•  » » There's a small error, it's meant to be $a_u a_u' = -1$. Which is another way of stating that we have either $a_u = 1$ and $a_u' = -1$ or $a_u = -1$ and $a_u' = 1$ (which is the only possible case left in the context there)
 » I wonder why my solution to problem C got accepted. While I had almost finished the implement of my first thought, I found that I didn't consider the case that the mutation table of a gene may contain itself and I couldn't find a good order to DP. Then I thought that this case may not occur too much times, so I just iterated 10 times to get better answer, and surprisingly I got AC. I even can't prove it!Does anyone have similar solution or idea about this? This is my AC solution
•  » » I can come up with a test that needs to use one cycle-transition easily. It's only beneficial to essentially change prefix and suffix to avoid antibodies with the same gene. For example, 4 3 1 2 3 1 1 1 2 3 0 2 0 3 5 1 1 2 1 1 7 1 1 1 1 1 1 1 `I think if you want to come up with cases where you need to use a single cycle-transition more than 10 times, you'd have to introduces antibodies that would prevent you from using non-cycle-transition. So I think, you'll quickly run out of total length of antibodies of 50.
 » In problem A, Why is it giving wrong answer for this submission on test 6?The sum of values of vertices is same in jurys answer and my answer.
•  » » You must minimize sum of absolute values.
•  » » » oh my bad, thank you :)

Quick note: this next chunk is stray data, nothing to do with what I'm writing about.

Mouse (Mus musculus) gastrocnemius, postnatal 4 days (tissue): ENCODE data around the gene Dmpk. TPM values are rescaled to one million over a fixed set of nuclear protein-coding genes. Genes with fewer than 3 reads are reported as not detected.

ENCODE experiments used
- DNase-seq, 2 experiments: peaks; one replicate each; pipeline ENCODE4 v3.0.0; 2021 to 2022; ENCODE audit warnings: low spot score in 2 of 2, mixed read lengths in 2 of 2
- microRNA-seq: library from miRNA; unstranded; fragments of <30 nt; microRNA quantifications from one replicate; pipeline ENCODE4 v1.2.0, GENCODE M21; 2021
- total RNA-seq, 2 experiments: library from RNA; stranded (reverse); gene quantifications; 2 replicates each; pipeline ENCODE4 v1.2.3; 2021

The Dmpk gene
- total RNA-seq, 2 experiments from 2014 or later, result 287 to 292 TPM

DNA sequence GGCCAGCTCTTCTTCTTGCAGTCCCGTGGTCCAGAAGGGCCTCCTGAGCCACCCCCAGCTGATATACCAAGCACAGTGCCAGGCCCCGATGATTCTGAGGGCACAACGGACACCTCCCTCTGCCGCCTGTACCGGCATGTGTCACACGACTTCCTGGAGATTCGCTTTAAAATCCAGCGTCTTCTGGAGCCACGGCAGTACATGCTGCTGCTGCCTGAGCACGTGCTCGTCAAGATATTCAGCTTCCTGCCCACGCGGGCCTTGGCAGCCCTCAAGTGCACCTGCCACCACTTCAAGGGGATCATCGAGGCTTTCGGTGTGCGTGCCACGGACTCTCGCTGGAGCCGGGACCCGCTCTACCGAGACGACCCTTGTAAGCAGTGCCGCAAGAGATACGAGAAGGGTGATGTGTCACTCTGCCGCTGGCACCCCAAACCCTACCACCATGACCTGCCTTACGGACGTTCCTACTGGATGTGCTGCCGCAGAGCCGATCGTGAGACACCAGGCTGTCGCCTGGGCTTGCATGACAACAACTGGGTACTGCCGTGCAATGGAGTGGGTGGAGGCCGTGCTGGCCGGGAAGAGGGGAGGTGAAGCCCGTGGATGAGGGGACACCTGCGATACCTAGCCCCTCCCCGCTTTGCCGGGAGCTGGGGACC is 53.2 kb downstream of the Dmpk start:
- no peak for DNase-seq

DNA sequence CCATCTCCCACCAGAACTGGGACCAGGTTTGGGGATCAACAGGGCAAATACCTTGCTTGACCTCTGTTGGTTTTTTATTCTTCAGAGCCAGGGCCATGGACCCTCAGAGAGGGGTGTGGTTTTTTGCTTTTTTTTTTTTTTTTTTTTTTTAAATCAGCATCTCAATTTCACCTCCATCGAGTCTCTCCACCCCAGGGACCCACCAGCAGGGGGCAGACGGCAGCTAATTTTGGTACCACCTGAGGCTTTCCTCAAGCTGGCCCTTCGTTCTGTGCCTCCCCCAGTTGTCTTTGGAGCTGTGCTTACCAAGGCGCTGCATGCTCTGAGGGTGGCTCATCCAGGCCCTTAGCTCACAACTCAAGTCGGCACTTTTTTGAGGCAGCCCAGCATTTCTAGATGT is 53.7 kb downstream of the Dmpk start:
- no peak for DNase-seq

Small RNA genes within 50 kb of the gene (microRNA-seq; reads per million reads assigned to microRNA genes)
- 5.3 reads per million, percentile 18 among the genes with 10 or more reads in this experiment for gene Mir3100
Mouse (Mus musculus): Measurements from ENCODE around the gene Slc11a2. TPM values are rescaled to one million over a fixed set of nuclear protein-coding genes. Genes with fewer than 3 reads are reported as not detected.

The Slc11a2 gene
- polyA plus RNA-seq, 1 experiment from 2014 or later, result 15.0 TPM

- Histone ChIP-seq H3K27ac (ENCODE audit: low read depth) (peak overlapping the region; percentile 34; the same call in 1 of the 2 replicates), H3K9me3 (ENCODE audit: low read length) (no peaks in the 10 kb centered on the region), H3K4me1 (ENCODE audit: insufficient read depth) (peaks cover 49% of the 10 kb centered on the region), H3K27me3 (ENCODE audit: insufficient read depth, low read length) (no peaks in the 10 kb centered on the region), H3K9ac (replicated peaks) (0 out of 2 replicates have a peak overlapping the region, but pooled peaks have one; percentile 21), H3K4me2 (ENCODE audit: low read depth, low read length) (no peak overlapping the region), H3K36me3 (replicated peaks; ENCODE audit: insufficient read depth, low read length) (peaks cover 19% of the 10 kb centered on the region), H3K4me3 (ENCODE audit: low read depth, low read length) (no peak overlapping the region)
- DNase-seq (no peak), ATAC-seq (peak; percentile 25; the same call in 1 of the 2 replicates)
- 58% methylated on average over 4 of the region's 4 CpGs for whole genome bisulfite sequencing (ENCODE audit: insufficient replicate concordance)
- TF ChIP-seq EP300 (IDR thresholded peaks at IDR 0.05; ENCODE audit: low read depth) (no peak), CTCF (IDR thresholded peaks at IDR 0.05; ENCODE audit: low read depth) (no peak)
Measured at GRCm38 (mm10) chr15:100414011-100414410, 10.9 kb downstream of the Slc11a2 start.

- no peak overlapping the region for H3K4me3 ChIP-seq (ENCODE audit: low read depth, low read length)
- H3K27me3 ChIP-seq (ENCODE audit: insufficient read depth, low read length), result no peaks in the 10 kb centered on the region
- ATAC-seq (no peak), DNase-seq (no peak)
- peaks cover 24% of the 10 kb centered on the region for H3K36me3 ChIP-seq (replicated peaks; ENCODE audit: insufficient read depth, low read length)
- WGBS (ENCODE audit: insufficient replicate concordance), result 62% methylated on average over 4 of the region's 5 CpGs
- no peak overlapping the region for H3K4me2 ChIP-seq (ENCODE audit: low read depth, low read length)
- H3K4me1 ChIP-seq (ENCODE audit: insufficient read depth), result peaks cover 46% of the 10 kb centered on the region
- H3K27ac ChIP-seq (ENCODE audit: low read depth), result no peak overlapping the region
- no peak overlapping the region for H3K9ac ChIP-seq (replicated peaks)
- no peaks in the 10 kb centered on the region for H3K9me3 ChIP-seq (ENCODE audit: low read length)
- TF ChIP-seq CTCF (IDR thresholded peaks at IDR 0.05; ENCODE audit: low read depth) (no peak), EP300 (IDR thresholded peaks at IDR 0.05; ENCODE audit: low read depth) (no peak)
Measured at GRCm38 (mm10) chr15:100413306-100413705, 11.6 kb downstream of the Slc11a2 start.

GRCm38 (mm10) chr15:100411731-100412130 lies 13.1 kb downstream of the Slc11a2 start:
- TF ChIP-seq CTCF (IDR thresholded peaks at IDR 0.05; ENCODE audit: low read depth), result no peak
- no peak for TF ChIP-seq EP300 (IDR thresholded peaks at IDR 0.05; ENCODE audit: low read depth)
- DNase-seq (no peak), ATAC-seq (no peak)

» 2 years ago, # | ← Rev. 4 →   I finished problem A in a different manner, and sometimes it doesn't even consider the median of b's. I wish someone could show me the proof that the median is good (if you know it, please reply my comment. Very grateful already!). I found my way more intuitive (of course, because I thought of it :P), and I'll describe it.So we ended up with lots of $f(x) = ax+b$ functions, where $a \neq 0$ (if $a = 0$, throw it away, for it's a constant). This way, there are only two cases: if $a < 0$, then for every $x > -b/a$, $f(x) < 0$, and for every $x < -b/a$, $f(x) > 0$. if $a > 0$, then for every $x > -b/a$, $f(x) > 0$, and for every $x < -b/a$, $f(x) < 0$. So I put in a vector every pair($-b_i/a_i$, $i$) and sorted it. My observation was that, between two consecutive $x$'s in the vector, the sum of the absolute value of the functions is a linear function itself. So the best answer would be one of the endpoints of this interval. And the only function that stop behaving the way it was when we reach a new $x$ is the function responsible for this $x$. For example, suppose we are processing $a_ix+b_i$ and $a_i > 0$. So, before we process it, the real addition this function gives to the total is its reflection according to the x-axis — i.e, $-a_ix-b_i$. The moment we process its $x$, it gives us 0, of course. After it, the addition changes to $a_ix+b_i$. That's it. Maybe I unconsciously did that median thing, but it isn't quite clear to me. Please someone provide a proof!